In the first three weeks of this trip, Flounder and I hitchhiked exactly one day. I was too ashamed to write about it until now.
I was ashamed of this fact because, as Flounder can attest to, I threw a fit before the start of the trip about how important it is to me that we hitchhike and Couchsurf and camp and keep our travel plans open. I was clear that one of my favorite parts of traveling is that nervous pit of energy in my stomach in the morning, not knowing where I would go that day or where I would sleep that night.
But I found myself, after three days in Zurich, waking up with a knot in my stomach the size of a small child and this time I didn’t like it. I found myself making excuses for why we shouldn’t hitch. It was cold. It was rainy. I’d heard that hitching was difficult in Switzerland. Flounder was not excited about the prospect of standing on the side of a road with our thumbs out or soliciting rides from strangers at petrol stations, but bless his heart, he said we should go for it.
|Packing up and getting ready to leave|
So we took the train about 15 kilometers to a petrol station on the main highway toward Austria and Germany. Never mind that the ride cost about $15. As most hitchers will tell you, hitching out of a city is difficult; you need to get into the outskirts to have much luck at all.
We walked in the cold and the threatening rain with our heavy packs, walked into the petrol station lot, and immediately felt like bums. We were disheveled, walked with lumbering strides, and I was wearing about all the clothing I had brought, including a pair of Flounder’s jeans, in an (ineffectual) attempt to keep warm.
We made our sign (AUT or DEU) and stood next to the ramp where cars would drive onto the fast, sleek expressway. We tried not to feel so terribly, terribly out of place, but surrounded by streamlined black cars and people in all black attire, we didn't succeed. In fact, the longer we stood there, the more sheepish we felt.
We tried to keep our spirits up. I tried to distract Flounder with stories of past hitchhiking foibles and successes and with a game of 20 questions, but he became dispirited, especially after we had waited for 45 minutes with no luck. My personal longest waiting time in all my months and countries of hitchhiking till that point was about half an hour.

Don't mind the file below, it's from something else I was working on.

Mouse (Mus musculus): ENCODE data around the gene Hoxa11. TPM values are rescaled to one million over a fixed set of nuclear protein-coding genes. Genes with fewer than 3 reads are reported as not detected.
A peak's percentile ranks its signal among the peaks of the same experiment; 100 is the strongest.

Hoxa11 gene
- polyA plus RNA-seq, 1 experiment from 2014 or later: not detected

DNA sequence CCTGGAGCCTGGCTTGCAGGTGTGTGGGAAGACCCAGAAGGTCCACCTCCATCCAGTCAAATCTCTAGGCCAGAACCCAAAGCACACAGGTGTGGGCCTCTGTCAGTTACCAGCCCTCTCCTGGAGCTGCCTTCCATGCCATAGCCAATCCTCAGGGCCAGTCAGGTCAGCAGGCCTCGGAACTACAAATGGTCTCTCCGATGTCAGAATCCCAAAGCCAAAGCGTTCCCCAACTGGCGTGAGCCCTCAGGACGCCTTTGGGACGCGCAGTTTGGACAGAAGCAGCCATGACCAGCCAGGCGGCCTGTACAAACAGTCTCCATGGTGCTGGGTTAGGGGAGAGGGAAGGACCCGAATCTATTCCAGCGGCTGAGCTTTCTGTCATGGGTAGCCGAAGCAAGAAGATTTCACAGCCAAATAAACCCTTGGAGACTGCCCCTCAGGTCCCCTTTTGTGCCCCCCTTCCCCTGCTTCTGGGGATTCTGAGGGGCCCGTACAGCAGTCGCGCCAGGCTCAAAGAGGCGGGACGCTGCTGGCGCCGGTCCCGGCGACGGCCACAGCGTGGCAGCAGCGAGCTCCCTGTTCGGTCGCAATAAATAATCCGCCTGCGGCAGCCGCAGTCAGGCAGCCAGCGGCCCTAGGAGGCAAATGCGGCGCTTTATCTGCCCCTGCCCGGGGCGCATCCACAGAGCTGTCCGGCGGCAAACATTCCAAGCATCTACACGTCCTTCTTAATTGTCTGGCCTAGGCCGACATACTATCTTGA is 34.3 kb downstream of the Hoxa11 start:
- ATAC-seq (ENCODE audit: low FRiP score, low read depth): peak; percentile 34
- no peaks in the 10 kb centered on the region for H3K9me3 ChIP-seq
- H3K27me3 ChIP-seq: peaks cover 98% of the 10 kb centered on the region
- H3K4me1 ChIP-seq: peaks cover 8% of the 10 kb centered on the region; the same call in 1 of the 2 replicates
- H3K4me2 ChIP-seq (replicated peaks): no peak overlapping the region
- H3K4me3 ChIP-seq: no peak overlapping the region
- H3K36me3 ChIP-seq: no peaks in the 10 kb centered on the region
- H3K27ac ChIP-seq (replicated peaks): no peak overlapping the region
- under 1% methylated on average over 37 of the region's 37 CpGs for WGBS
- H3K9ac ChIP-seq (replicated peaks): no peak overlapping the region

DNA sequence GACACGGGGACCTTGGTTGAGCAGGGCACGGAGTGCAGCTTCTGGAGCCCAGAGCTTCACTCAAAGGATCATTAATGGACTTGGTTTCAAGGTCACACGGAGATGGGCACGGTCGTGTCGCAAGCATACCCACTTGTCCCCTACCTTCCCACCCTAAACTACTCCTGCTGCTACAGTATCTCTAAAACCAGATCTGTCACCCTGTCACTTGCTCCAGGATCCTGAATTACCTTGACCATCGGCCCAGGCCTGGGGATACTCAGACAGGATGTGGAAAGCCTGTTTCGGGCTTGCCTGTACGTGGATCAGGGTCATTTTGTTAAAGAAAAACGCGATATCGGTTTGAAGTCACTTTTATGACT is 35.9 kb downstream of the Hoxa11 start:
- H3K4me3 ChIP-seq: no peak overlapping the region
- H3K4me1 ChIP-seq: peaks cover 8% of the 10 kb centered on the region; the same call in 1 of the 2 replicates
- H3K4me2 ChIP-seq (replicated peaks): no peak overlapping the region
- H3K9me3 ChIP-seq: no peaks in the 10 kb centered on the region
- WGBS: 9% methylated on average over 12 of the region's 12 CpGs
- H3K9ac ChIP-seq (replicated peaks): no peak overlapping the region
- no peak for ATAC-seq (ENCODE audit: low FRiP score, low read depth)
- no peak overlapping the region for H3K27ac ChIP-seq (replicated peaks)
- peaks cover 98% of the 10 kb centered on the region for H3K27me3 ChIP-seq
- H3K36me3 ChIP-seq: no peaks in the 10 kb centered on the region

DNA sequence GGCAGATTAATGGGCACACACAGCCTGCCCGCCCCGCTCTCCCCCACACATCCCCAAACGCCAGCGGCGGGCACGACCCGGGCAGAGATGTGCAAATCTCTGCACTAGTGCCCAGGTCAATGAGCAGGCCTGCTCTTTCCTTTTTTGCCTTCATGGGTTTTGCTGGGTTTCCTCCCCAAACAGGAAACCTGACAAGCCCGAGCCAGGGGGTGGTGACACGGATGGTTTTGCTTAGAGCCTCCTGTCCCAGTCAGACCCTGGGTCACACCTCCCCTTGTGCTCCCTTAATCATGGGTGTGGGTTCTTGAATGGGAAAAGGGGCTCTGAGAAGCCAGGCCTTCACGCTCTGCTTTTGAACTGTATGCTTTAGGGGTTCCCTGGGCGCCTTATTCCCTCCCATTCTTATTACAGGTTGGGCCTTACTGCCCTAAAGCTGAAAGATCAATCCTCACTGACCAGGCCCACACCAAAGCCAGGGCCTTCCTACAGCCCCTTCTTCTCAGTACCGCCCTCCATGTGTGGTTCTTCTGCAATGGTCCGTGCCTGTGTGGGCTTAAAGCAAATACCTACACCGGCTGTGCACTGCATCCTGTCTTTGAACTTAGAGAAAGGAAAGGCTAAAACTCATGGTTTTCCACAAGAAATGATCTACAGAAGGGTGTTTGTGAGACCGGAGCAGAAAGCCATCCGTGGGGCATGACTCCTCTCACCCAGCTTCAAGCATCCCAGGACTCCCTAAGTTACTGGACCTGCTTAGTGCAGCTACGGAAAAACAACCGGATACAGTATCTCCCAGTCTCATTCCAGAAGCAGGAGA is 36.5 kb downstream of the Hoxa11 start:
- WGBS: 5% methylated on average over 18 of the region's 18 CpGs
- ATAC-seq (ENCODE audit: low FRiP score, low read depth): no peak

‘But I never hitched in Western Europe,’ I assured him. ‘It’s much harder here. The roads are so big and so fast that we can only wait in petrol stations, we can only get dropped in petrol stations, too.’
What I didn’t tell him was that I could understand why people were hesitant to take us. I’m not sure I would have wanted to pick us up. I, especially, looked like a ragamuffin (I hope that’s not one of those obscure formerly racist terms that now seems quaint until you read about its horrible, degrading history of usage…). I was wearing Flounder’s jeans, which are too big for me (as I put them on for the first time I had a horrifying vision of not being able to zip them up, so I was relieved and then ashamed of myself for feeling relief when they were much too big), as well as his olive green windbreaker (again, too big). My gender was barely distinguishable beneath my dress-up clothing.
An aside about hitchhiking: being female helps. Not just in attracting the pervs who will try to have sex with you in exchange for the ride, but also in comforting those drivers who worry that hitchhikers are serial killers.
Instead of comforting and/or attracting potential rides, I looked like a small, lumpy man.
After a little more than an hour of waiting (a short time, I know) the wind began to pick up, the clouds threatened more rain, and we were damn cold. Flounder, bless his heart again, was willing to stay out there as long as I wanted to. So it was I—adventurous, unflappable, unthwartable Sarah—who threw in the towel. Faced with waiting hours at petrol stations for rides that may or may not come and faced with cold and rainy weather, I threw in the towel.
We took the train to Munich. It cost about $200.
The bigger cost was my confidence in my self-image. I was used to being that adventurous, unflappable, unthwartable Sarah. If I wasn’t her, then who was I?
The short answer to that is: I am a bit softer now and a bit more desirous of comfort. But successful hitchhiking in Serbia, Romania, and now Armenia, along with Couchsurfing in Switzerland, Germany, and Slovakia have reassured me that I still love this type of travel.
The long answer to that question—‘who am I?’—well that’s a lifetime project, isn’t it? But traveling is a great way to figure it out.